The bitter national debate over race and immigration, stoked by President Trump’s call that four Democratic congresswomen of color “go back” to other countries, seemed muted and distant Wednesday in a crowded hall overlooking Dorchester Bay.
Instead of discord, the scene at the John F. Kennedy Presidential Library and Museum was one of joy, excitement, and anticipation as 197 men and women from a potpourri of countries became new US citizens in a simple, poignant ceremony.
“It’s my distinct privilege, my honor, to extend to each and every one of you the most sincere, warmest, genuine welcome,” US District Judge William Young said. “You have made America stronger, more diverse . . . more gentle, more humane, more American.”
If a broad welcome for US immigrants has seemed less certain recently, the reception for these latest citizens pushed that issue to the background, at least temporarily. Applause filled the hall, miniature flags fluttered from dozens of hands, and a voter registration table was busy nearby with new citizens eager to join the democratic process.
“This gives me a chance to vote, and that’s what’s most important,” said Edward Lang, 39, a cybersecurity analyst who immigrated to the United States from the West African nation of Ghana. As a citizen, Lang said, he now has a chance at higher security clearances and better jobs.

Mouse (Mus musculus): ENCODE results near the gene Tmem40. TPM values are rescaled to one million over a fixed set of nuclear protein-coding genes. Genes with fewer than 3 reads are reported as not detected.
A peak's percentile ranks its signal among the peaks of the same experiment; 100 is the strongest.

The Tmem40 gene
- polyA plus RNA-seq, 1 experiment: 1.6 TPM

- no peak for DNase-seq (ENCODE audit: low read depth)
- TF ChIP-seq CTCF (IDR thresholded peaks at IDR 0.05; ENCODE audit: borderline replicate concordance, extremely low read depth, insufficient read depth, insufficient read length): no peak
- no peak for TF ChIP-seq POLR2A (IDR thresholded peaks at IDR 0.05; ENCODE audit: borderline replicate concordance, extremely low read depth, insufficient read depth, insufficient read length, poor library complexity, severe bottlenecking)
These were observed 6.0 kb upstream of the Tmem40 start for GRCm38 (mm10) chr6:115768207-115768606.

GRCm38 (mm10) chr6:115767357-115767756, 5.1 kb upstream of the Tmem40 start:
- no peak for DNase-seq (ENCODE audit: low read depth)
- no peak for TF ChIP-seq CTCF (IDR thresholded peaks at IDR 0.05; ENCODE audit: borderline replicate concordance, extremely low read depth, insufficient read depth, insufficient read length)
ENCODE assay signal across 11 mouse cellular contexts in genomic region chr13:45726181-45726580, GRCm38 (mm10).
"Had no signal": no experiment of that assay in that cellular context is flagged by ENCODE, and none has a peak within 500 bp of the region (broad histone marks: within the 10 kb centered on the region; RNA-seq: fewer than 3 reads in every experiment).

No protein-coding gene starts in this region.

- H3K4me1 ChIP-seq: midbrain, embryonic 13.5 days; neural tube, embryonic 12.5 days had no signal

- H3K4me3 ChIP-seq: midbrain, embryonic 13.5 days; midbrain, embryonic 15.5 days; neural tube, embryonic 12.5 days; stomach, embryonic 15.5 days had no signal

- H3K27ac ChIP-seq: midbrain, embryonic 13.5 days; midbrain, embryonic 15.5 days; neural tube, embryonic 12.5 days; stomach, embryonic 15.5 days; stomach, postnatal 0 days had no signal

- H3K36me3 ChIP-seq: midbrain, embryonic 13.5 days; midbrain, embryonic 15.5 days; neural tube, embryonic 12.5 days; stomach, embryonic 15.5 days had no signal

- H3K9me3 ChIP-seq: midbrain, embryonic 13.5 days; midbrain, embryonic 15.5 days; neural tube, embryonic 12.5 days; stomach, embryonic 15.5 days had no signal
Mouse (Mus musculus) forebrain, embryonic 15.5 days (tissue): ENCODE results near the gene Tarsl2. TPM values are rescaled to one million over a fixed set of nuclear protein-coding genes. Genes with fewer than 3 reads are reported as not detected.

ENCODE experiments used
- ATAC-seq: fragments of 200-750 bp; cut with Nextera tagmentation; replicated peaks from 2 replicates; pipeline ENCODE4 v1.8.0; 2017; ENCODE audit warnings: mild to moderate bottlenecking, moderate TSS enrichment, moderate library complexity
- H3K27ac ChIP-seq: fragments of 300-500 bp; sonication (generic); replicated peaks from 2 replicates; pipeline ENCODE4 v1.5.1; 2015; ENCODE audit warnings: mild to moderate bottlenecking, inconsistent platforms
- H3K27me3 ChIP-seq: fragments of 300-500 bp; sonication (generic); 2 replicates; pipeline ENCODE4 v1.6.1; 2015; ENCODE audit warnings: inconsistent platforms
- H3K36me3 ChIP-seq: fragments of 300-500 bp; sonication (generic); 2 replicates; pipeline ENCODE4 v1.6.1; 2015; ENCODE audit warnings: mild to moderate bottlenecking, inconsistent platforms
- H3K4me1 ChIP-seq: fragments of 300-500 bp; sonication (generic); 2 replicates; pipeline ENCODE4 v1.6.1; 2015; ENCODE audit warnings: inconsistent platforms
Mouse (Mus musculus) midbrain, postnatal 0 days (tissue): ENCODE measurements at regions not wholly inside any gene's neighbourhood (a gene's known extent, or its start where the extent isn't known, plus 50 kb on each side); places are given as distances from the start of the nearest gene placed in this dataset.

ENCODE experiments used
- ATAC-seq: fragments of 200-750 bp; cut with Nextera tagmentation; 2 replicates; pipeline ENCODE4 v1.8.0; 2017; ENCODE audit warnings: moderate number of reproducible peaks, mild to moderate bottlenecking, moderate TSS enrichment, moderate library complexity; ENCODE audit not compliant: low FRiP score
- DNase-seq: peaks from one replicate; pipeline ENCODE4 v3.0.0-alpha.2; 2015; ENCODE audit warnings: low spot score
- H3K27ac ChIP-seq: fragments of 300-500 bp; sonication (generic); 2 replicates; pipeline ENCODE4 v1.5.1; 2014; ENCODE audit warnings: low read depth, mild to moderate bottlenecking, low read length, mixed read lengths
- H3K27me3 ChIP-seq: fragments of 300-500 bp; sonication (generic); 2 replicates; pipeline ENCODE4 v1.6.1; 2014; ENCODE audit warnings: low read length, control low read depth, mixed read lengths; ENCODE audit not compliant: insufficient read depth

Lang has heard the anti-immigrant rhetoric, but he dismissed much of it as political pandering.
“I understand that politics is what it is. It’s important that we do not feed that narrative,” Lang said.
“Be of good character. Be the best you can be. Show kindness,” he said. “That’s the answer to the negatives. Hopefully, it will drive away some of the hatred.”
Tong Yang, a 32-year-old engineer who emigrated as an infant from Thailand, also has heard the concerns. The son of a Thai soldier secretly allied with US forces during the Vietnam War, Yang said he understands the argument against immigrants who do not enter the country legally.
By Brian MacQuarrie for BOSTON GLOBE
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